Drones are taking the agricultural world by storm, and in a short space of time it will be a common sight to drive past a farm and see the fields being surveyed by drones. They will become commonplace farm machinery in the same way as one would expect to see a combine harvester or tractor, seeing a drone will signal you are probably very near a farm.
So what is driving this surge in technology use in the farming world and why are they already so popular among smart agriculturalists and precision farmers alike?
First and foremost, it is the most flexible and affordable way for a farmer to accurately survey his fields from above. Using data from planes or satellites is costly, restrictive in the amount of data it can collect on any given pass of the field and also for many everyday farmers it is simply a luxury they don’t have access to. Drones can be purchased with little expense and the technology can be then added in stages. Much like loading up a new smart phone with apps or a computer with programs. They are straightforward to get hold of, inexpensive to repair if damaged and also enjoyable to use. So that covers off why drones are much more readily available to farmers all over the world. But how practical are they?
The truth is a drone can be as effective or as ineffective as you choose it to be. Some farmers just use the camera attachment to get an aerial view of their fields or to locate lost livestock. Whilst perfectly suitable for that job and well utilised as an eye in the sky, drones can bring so much more valuable information to your fingertips.
Here are 3 extremely useful things a drone can do but not cost you the earth.
By simply attaching the thermal camera to your drone you can easily assess a wealth of things. Perhaps you want to see if your irrigation network is complete or blocked? Having a thermal camera allows you to monitor the entire network in a matter of minutes. On a precision level, the health of individual crops (and amazingly even individual leaves) is available in an instant through implementing the use of the thermal technology. This in-depth analysis allows you to focus your valuable time and effort in the areas that will really improve your farms profitability come harvest time.
Drones have the ability to sow your fields. The seeding process has a great uptake at around 75% and is significantly cheaper than using the traditional sowing methods. Not only is it money smart it is also work smart. Instead of spending days in the fields with the seeders having a drone enables you to complete the job far quicker. Now it is important to note on this point that compared to traditional methods you will lose a little uptake which will in turn reduce your yield. But the process is over 90% cheaper to complete using drones so if this saving outweighs the small drop in yield you are on to a winner.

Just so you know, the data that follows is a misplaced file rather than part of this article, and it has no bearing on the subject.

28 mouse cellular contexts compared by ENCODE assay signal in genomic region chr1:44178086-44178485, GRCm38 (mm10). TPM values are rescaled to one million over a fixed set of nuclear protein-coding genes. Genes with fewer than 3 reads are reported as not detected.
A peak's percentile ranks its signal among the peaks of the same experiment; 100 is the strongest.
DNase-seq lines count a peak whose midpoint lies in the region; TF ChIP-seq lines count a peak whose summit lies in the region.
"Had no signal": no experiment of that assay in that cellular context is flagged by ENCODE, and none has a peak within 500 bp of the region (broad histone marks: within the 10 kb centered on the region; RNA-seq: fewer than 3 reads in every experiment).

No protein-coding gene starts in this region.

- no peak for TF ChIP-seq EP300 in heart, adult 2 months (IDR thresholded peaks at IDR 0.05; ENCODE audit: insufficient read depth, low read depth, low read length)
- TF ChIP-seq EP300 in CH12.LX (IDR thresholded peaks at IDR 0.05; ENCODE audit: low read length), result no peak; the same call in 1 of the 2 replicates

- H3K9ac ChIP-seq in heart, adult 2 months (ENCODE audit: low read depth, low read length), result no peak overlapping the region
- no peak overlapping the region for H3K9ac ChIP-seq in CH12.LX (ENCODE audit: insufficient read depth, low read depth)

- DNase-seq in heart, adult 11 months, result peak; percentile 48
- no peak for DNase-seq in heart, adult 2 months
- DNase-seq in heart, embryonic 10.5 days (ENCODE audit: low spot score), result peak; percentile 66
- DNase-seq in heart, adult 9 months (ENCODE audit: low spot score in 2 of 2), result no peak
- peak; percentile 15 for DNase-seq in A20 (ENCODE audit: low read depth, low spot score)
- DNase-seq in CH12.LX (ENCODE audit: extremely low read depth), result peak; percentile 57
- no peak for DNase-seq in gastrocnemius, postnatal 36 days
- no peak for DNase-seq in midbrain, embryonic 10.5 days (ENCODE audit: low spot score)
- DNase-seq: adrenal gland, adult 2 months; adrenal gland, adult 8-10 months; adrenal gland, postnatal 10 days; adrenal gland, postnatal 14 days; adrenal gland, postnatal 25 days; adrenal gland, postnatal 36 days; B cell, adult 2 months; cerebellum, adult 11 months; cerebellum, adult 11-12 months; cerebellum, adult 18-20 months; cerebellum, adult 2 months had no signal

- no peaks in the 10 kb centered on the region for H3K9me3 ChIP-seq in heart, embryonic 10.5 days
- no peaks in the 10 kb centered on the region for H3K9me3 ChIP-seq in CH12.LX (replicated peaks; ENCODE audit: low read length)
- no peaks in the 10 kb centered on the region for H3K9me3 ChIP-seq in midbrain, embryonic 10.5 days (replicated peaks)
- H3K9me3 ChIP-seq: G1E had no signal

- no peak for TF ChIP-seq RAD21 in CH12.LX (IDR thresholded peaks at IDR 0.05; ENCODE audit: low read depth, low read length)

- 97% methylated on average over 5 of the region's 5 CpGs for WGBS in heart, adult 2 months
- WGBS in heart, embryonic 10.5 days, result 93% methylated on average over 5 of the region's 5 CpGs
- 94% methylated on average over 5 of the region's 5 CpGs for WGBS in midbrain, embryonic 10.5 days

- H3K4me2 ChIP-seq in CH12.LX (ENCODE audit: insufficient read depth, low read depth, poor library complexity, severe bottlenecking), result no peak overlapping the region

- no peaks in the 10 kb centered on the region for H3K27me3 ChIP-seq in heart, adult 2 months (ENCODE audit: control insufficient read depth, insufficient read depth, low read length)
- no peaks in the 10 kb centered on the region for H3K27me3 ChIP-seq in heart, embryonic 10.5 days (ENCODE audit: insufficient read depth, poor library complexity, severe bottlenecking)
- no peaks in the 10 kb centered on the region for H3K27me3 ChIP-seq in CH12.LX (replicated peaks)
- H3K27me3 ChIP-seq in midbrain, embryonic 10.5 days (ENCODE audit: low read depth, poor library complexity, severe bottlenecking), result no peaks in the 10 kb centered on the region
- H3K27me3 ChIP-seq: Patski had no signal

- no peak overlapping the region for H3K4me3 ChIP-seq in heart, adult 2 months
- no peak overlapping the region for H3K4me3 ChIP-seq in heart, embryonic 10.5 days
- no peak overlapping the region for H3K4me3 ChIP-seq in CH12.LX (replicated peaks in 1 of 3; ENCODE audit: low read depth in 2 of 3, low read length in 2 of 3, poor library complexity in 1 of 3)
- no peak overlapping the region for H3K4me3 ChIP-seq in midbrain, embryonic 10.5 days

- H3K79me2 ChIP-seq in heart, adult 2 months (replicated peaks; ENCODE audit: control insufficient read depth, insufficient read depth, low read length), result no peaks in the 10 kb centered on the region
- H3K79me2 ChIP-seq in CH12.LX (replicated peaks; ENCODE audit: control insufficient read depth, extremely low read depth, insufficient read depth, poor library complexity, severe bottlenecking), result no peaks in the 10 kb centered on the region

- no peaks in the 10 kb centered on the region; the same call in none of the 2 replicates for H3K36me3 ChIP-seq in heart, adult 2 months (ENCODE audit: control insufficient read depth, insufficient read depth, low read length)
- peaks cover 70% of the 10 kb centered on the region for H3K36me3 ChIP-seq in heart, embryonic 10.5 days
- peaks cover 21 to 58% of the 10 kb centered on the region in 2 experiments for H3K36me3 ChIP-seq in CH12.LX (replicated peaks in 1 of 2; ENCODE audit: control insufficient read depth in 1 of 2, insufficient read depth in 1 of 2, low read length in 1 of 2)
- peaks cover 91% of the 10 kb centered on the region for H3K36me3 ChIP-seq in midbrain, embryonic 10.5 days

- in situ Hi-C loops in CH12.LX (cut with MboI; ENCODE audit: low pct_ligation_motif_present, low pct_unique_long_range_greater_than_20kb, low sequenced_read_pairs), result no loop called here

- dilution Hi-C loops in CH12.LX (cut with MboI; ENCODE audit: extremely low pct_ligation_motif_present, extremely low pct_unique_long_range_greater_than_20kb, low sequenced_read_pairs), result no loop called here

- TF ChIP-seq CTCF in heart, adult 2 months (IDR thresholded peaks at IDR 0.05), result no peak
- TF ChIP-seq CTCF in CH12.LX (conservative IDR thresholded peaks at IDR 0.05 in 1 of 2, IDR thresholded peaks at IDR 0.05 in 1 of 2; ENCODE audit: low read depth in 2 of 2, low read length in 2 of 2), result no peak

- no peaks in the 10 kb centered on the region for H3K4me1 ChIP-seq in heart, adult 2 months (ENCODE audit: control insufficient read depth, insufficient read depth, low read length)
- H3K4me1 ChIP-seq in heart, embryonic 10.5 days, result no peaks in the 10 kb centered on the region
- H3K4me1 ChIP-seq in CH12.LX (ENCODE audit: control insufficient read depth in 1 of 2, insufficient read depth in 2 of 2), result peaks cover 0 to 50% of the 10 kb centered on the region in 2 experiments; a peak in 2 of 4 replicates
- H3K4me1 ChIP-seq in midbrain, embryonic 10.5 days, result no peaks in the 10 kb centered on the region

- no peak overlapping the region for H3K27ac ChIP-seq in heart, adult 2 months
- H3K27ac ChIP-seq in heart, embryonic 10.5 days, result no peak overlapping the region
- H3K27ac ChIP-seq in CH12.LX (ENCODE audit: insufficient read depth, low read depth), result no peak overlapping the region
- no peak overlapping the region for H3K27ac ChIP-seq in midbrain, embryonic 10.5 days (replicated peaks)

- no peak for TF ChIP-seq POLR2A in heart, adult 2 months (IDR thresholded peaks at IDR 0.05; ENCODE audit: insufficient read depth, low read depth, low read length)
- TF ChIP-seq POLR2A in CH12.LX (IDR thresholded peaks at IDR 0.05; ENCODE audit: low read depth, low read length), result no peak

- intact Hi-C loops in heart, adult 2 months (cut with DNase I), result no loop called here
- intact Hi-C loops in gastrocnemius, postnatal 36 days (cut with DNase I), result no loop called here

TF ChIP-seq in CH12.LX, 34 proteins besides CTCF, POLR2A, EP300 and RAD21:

In the same way that a drone can sow your fields it can also deliver fertiliser and pesticides. This method is not only a lot cheaper than traditional methods but having the drone’s set of eyes really gives you the opportunity to focus on the areas that need most attention. This eliminates the wastage of a blanket spray and again saves you a lot of time and money.
Now we know they are very practical tools, but is that all they bring to the table?
Absolutely not! Drones can get very technical and the level of data you are able to collate and then use can get to a pinpoint level of accuracy. Drones with the right equipment attached probably could find a needle in a haystack. They are also kind to the environment. By reducing the use of outdated and polluting machinery, drones provide a sustainable solution to everyday farm management problems. They provide real time information that even revolutionises the practices of privileged farmers with access to other technology like planes or satellites; they no longer have to wait for their data. This up to date feed of information means that farmers can make informed decisions on the spot and concentrate on making the farm more profitable. Around the world governments are rushing to pass legislature to ensure drones can be used on farms across their countries, as currently due to aviation rules using drones can be troublesome in some areas. Farmers are always advised to check with their local authority prior to use and also be up to date on the rules and regulations in your area. With so much promise, the only real question that remains; will you join us and herald in the drone revolution?